At this point it’s worth remembering that a lot of the EU’s data is around a year out of date, which is an issue because “full fibre” (FTTP) coverage has doubled across the UK in that space of time and is continuing to ramp-up (Ofcom’s spring 2019 update put its coverage at 7%). Our ‘Summary of Full Fibre Broadband Plans‘ offers a good overview of how rapidly things are changing.
Openreach has also become much more focused upon FTTP deployments and now aims to cover 4 million UK homes and businesses with the technology by March 2021 (1.2 million have already been completed), followed by an ambition for 15 million by around 2025. After that they also have an aspiration to reach “the majority of the UK, if the right conditions to invest are in place.” Altnet ISPs have also been ramping-up their rollouts.
The Government’s Future Telecoms Infrastructure Review (FTIR) is supporting all this via a variety of changes that are designed to help foster more FTTP and 5G mobile (i.e. a 5 year holiday on business rates for new fibre, relaxed regulation / rules, investment schemes and vouchers etc.). Suffice to say that things are changing for the better but doing FTTP is still a slow process.
One potential problem area with all this FTTP progress is that it won’t shift the dial much for “ultrafast” coverage, which is simply because a lot of the full fibre networks going in the ground today are expected to overbuild Virgin Media’s existing network and that of rival FTTP providers.
EC Report Statement
In Connectivity the UK ranks 10th, above the EU average. However, while it performs well in most indicators, on ultrafast broadband coverage and take-up it lags behind. In Human capital the UK ranks sixth with a large share of people in the UK having basic digital skills or above. However, strong demand for ICT specialists on the labour market has led to supply shortages and measures put in place to combat this have not yet had a significant impact.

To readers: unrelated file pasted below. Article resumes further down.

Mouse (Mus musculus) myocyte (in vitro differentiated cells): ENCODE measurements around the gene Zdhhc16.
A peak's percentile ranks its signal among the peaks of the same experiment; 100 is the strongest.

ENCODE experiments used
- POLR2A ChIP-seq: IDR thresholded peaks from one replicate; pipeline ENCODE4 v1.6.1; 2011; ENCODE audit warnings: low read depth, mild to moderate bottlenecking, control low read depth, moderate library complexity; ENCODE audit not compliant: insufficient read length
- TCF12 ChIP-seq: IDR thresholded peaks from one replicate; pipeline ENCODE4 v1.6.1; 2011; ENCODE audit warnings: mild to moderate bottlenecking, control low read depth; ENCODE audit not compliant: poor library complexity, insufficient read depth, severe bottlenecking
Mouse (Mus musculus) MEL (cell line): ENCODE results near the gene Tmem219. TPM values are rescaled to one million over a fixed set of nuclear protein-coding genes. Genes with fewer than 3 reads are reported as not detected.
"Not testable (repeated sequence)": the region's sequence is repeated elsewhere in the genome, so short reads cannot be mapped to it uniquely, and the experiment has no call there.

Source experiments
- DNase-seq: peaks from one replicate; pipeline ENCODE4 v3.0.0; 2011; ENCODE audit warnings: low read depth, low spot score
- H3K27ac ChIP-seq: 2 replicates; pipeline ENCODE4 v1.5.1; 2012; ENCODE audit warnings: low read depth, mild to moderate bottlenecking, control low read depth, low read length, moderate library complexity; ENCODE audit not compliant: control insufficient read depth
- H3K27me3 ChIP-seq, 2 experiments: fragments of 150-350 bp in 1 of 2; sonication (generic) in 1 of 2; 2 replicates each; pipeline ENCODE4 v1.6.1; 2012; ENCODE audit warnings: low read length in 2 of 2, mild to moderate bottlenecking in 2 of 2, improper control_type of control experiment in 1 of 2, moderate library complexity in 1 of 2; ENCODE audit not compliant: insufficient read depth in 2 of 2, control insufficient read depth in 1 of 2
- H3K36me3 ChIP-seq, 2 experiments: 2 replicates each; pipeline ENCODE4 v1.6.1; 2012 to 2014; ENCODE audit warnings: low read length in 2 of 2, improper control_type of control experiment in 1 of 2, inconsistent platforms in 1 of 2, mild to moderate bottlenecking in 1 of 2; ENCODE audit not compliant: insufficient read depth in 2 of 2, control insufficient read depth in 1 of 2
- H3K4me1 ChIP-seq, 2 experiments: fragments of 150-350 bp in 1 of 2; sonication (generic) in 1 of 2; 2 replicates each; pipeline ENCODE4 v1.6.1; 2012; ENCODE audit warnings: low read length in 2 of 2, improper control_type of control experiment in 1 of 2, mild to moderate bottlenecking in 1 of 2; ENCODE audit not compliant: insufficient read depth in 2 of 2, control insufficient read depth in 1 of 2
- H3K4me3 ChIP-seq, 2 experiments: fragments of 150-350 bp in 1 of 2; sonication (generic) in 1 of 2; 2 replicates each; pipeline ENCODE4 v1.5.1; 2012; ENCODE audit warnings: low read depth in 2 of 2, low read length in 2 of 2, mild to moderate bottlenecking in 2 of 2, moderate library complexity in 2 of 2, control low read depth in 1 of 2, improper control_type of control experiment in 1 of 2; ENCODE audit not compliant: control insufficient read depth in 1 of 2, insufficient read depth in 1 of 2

Elsewhere 4G Mobile (Mobile Broadband) coverage remains stuck at 98% in the UK (households), which compares with 94% across the EU (up from 91% last year). Sadly the EU does not give a figure for geographic 4G coverage as that would make for a more interesting comparison given the current debate around Government targets (here).
The Government currently hopes to see fixed “superfast broadband” networks cover around 97-98% of UK premises by the end of 2020 and they want “full fibre” services to reach “nationwide” coverage by 2033. In other words, there’s still a long way to go and the 2033 date is currently more of an aspiration that a future Government may yet tweak. Either way we’ll be lagging behind on ultrafast and FTTP for awhile yet.
One closing point to make is that there can be radical differences between countries, which makes it difficult to do any kind of apples-to-apples comparison. For example, many UK people live in individual houses but in other countries (Portugal, Spain etc.) people tend to predominantly live in apartment blocks that are easier, quicker and cheaper to connect with FTTP. Huge differences can also exist in funding and market competition structures.
The Digital Economy and Society Index 2019 (DESI)